The News and Observer has a front page story today on medical malpractice and tort reform. Several points from my perspective. [note, I wrote about this in N and O on Aug 7, but the 'new and improved' online version appears to not link to past articles....trying to work this out]
*I think defensive medicine likely raises the cost of the health system by 1-3%. 5% would be $125 Billion per year (this year total spending will be around $2.5 Billion, the $2.1 B the article notes is last year). The biggest estimate I have seen is $168 B per year (Charles Krauthammer wrote $200 B per year in a column this past summer, but I think he was just rounding up; will dig it up later).
*The article shows that rates of suits have been dropping. Several lawyers have written me saying so based on stuff I have written in the past saying we needed tort reform, mostly as a political tool to bring the docs along (and to respond to their true obessession with getting sued, even if the rate of such is dropping).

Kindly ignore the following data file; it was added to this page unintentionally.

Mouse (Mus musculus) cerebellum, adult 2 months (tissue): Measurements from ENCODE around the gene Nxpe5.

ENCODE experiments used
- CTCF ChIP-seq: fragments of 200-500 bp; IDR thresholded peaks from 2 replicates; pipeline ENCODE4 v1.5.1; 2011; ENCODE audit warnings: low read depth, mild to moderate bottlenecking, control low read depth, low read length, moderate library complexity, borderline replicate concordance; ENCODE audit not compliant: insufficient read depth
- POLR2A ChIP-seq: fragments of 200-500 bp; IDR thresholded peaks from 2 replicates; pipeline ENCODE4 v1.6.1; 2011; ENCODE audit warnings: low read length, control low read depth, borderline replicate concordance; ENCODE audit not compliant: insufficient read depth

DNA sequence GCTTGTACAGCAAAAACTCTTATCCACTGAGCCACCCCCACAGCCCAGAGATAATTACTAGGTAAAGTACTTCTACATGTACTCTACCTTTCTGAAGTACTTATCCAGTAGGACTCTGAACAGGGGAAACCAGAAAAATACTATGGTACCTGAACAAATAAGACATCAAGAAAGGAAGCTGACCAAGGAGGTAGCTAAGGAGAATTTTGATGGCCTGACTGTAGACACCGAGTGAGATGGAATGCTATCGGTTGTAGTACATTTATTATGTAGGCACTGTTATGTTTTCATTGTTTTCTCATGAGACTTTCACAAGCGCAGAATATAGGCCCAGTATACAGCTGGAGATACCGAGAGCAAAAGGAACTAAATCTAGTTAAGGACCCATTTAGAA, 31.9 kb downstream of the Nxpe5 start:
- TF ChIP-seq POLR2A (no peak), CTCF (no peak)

*Even if the data show that we won't save much money from tort reform (I don't think we will), if ONE doctor gets up wearing white coat and says defensive medicine is key cost driver, most folks will put more credence in that than they will the testimony of 100 lawyers plus 100 health policy guys.
*So, we need tort reform to (1) get the docs to be able to focus on providing care; (2) ease the way into a patient safety system in which errors are looked into to learn from; (3) docs will use this as 'escape clause' for any cost saving efforts in the system.....they retort will be 'what about malpractice?'
*And given that it is apparently quite hard to sue anyway, we aren't losing much by way of a deterrent for errors and poor quality.
Again, if you think docs are money grubers only (I don't), then heavy tort reform will be the only way to call their bluff. If reform comes about and defensive medicine doesn't drop, it will be something else. And tort reform could be the lead into a real patient safety approach that will improve quality in a way that tort law hasn't been able to do.